There has been a recent rise in some variety of article like, “Am I the only one still watching Difficult People?” or “Vinyl is the best show you’re not watching.” In fact, I was inspired to write this article a few weeks back by reading an article on The Verge called, “Watching a TV show no one else likes has never been lonelier.”
It’s not surprising that with so many entertainment choices, that well-produced programs are having trouble finding an audience. There are more scripted shows on more channels and streaming sources than ever before, and whether your taste runs to Fuller House or The Handmaid’s Tale, you’re going to find something, somewhere that you’ll want to watch, even if it’s old Hill Street Blues reruns. (They’re on Hulu.) But it seems harder and harder for audiences to find something to really hold on to, and that means it’s harder for a show to get that critical mass required to develop “buzz” on its own. Here are the three main reasons:
Too many shows competing for the same audience
A couple of years ago I asked, Is the era of quality TV dead? and I think it was a valid question. Too bad it didn’t get answered back then. With so much stress in the world and so many extraordinarily well-produced programs, there just isn’t time to watch every well-reviewed program out there. Choices must be made, because you just don’t have time to watch every show from Alphas to Zombies. Yet, network executives with a passion for doing what works keep feeding us increasing numbers of programs with similar looks and feels, and you get burned out.
The way this huge pool of programs ought to work is it should encourage an ever-more diverse array of programming to cater to these tiny niche markets that no one really thought of. The problem is, there are only so many human emotions. A program wants to make you happy, sad, nervous, excited… there aren’t 700 different emotions and so there aren’t 700 different kinds of shows to appeal to them. Even though there are so many options, they are all largely mainstream. Why? Because in this fractured viewing world, only mainstream shows make enough money to keep going. So we get shows that not only look and act the same, the names are even similar. (Which of the three different NCIS’s or 3 different Chicagos are you watching? Watch them all and that’s a whole workday.)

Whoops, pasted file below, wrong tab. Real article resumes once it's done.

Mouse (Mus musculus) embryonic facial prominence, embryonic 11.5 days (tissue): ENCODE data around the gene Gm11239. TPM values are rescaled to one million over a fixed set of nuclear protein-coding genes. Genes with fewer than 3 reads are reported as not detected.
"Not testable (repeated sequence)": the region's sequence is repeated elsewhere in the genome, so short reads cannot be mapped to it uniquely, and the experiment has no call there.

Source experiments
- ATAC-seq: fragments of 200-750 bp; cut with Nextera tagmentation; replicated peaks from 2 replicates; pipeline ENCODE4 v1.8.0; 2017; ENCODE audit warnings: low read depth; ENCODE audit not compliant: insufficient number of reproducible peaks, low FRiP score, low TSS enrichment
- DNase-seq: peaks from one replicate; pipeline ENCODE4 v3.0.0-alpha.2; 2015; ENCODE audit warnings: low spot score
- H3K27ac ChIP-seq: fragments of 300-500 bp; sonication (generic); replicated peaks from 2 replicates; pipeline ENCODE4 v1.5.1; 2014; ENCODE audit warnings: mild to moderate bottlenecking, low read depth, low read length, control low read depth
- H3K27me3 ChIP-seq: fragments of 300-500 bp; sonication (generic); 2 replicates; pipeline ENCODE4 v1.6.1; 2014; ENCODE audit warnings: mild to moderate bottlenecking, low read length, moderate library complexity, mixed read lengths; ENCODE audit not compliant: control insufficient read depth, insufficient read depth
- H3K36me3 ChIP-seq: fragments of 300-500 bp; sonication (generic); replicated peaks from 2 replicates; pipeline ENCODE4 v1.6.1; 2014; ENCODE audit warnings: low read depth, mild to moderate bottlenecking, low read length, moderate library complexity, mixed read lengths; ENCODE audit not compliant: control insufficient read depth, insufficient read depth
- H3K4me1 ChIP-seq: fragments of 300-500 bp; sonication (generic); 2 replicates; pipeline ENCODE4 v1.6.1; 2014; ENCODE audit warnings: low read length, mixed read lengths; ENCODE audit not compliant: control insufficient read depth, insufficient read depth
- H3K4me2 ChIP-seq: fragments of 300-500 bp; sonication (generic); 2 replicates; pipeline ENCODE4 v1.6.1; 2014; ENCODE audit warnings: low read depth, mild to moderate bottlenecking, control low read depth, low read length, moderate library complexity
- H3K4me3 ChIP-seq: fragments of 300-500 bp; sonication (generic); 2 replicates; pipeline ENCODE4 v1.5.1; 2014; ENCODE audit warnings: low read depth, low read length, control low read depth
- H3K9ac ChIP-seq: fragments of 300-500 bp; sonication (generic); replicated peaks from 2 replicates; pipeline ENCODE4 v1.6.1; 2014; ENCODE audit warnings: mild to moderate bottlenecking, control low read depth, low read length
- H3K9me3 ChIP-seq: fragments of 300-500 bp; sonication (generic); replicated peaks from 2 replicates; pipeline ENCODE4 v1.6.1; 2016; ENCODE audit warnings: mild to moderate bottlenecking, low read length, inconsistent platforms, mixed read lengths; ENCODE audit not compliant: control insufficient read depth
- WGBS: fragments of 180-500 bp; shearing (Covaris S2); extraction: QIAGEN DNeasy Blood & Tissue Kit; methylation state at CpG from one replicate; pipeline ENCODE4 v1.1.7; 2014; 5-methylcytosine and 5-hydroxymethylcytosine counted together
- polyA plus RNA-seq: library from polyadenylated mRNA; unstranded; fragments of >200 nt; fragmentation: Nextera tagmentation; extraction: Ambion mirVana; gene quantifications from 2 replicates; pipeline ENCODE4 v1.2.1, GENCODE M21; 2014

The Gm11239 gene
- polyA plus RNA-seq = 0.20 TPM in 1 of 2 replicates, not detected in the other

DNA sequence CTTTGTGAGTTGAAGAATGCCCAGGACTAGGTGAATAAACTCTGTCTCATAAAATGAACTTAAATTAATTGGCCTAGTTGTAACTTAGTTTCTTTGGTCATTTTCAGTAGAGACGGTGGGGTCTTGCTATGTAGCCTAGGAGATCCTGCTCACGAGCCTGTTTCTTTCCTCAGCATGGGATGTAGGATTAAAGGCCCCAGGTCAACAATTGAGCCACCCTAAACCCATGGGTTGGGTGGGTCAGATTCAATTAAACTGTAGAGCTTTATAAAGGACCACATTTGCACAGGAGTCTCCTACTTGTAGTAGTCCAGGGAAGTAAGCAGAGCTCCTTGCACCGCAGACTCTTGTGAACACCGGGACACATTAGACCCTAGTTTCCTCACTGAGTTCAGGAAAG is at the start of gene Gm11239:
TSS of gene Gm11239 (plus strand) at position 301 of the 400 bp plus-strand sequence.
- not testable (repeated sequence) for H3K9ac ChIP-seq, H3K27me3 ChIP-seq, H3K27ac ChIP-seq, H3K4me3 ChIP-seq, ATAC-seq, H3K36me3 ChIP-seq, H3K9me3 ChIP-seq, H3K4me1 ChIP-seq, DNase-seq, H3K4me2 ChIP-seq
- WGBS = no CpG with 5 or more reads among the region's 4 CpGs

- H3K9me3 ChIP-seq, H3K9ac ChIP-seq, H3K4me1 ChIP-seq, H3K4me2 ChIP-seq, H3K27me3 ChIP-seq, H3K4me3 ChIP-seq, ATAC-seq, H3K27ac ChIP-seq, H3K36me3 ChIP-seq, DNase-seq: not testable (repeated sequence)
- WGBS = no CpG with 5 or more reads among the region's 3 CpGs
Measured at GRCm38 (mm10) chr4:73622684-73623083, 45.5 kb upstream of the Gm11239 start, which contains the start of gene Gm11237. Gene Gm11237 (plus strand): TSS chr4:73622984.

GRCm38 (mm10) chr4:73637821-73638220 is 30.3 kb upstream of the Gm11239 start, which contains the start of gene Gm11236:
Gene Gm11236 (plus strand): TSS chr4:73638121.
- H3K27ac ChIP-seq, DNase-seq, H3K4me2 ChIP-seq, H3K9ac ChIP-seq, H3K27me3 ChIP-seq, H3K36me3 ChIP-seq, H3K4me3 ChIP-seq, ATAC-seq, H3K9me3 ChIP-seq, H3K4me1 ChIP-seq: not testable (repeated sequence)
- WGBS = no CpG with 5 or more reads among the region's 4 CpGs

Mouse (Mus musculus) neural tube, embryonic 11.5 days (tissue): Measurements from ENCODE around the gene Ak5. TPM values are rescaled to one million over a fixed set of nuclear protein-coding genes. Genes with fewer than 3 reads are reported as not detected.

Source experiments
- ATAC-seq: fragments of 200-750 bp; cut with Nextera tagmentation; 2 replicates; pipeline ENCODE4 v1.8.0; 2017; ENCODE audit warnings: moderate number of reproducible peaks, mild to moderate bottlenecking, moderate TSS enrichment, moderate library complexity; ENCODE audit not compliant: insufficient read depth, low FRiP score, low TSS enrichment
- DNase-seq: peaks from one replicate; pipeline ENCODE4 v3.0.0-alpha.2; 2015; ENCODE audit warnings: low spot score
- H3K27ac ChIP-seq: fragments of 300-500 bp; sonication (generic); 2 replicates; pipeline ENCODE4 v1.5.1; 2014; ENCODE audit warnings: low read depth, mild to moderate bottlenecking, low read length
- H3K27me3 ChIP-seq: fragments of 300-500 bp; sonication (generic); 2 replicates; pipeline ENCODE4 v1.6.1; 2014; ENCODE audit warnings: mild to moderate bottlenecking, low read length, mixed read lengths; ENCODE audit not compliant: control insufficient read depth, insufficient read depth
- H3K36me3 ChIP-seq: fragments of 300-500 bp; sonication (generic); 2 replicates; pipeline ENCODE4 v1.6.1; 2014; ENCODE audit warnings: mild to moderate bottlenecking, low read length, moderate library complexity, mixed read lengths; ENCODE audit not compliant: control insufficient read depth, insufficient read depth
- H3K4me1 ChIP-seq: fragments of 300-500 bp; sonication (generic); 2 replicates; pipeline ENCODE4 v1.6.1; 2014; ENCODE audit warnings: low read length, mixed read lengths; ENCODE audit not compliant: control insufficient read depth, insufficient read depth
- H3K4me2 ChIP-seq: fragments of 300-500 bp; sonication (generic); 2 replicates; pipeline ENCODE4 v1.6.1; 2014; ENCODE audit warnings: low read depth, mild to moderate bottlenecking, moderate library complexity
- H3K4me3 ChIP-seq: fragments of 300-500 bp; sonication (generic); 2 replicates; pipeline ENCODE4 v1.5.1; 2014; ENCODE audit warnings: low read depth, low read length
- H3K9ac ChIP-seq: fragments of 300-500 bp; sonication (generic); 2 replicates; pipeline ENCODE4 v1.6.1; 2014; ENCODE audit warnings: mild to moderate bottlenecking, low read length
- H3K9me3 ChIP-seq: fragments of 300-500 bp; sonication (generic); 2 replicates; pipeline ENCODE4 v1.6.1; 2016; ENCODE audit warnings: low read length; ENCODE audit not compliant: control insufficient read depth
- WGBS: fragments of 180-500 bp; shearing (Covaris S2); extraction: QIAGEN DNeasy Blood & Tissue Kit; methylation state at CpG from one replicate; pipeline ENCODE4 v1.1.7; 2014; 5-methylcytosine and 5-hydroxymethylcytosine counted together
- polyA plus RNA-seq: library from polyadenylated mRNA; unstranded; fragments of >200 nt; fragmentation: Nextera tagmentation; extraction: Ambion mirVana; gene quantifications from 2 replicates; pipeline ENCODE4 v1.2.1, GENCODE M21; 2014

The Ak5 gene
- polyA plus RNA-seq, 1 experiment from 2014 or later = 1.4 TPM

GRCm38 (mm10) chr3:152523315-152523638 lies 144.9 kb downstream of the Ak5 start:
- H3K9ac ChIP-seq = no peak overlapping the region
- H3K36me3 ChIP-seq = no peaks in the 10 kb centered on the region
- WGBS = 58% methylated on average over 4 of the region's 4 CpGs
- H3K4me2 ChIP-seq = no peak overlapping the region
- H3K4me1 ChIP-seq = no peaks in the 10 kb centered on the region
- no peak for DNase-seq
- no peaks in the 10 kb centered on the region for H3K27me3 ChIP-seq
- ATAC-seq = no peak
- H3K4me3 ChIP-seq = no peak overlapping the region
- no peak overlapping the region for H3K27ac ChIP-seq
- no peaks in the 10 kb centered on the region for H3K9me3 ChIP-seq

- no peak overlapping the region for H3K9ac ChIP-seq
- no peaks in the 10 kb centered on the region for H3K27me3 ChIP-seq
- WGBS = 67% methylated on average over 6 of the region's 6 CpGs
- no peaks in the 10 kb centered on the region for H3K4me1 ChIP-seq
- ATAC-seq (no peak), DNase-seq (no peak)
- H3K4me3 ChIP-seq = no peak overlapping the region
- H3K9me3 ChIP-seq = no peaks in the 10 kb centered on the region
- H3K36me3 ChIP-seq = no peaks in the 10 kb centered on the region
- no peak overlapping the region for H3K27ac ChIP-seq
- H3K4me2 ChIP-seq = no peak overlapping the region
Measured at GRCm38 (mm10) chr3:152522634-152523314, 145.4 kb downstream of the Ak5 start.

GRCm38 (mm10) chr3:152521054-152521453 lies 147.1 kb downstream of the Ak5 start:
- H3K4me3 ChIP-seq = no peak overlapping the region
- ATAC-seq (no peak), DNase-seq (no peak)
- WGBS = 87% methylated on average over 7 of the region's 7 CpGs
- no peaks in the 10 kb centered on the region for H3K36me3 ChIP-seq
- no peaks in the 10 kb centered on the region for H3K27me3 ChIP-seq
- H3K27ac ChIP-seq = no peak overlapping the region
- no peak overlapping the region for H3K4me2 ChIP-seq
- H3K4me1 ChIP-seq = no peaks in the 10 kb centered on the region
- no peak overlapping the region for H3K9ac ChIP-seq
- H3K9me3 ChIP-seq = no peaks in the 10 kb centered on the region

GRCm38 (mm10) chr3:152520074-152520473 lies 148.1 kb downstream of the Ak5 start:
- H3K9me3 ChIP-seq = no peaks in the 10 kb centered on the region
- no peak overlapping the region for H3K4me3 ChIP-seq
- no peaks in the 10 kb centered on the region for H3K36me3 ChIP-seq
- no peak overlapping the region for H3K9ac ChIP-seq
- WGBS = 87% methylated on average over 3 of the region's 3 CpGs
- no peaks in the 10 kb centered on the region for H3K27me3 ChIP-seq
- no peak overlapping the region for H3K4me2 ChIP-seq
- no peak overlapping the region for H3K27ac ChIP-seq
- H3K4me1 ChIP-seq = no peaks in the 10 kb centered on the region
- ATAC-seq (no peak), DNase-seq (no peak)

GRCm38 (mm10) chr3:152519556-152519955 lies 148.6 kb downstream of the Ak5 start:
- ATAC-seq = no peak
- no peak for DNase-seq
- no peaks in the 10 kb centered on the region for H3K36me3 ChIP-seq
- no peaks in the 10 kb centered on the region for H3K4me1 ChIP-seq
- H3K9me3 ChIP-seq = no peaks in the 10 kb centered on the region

Choice paralysis is a term that’s become popular in marketing to describe a new, 21st century problem. People with too many choices don’t make any choice. When you had one kind of tomato at the market, you bought that. With ten different kinds of tomatoes, you’re more likely to give up and buy bananas instead.
To put it this way, when you had 7 channels of TV, there was always something on. Now that there are 700 there’s never anything on.
Choice paralysis keeps people from looking for what they really want and makes them walk away completely, or at least choose something easy. For TV, that means a show you already know or that already has some buzz. This makes it ever harder for new shows to get any traction and that makes the problem worse. Smart marketers will try to create buzz for a new show, or a show that really should be better…
…hence that flood of articles proclaiming “The best show you’re not watching.”
The biggest reason: No one is watching.
This is the big bad secret today and practically no one is talking about it. People surf the web, they bingewatch older programs (and anything over 7 days old is useless to an advertiser), they play games on their phones. Some, the truly old-school types, actually talk face-to-face. (But then you’re reading this blog so you might not be that sort.)
Here’s the simple fact, by the numbers. The top-rated scripted show of 1980 had an average rating of about 35. That means that 35% of the homes with televisions watched it. (It was Dallas by the way.) It’s been almost 40 years, but today’s top-rated scripted show, The Big Bang Theory, has a rating of 3.4. Let’s unpack that a little bit.
The top-rated show, this is the show that’s a certifiable hit, is not watched live by an astounding 96.6% of people. Sure, some watch it a few days late, some watch it in reruns, some binge it. But remember that advertisers and traditional broadcasters really only care about people watching live, people who can’t skip the commercials.
So even bona fide hits fall under the category of “shows you’re not watching.”
Look for this trend to escalate until it becomes dangerous. At some point advertisers will stop paying top dollar to only reach one out of every 20 people. At some point those high-value, well-written, well-scripted shows will simply cost too much because advertisers won’t pay for them.
Some of them will go to premium channels or to streaming, and that’s great but it does leave a vast potential wasteland of broadcast and pay-TV channels with nothing to watch but reruns of American Idol and Survivor. I’m not sure how to fix it, and the scary thing is, I’m not sure broadcasters know either.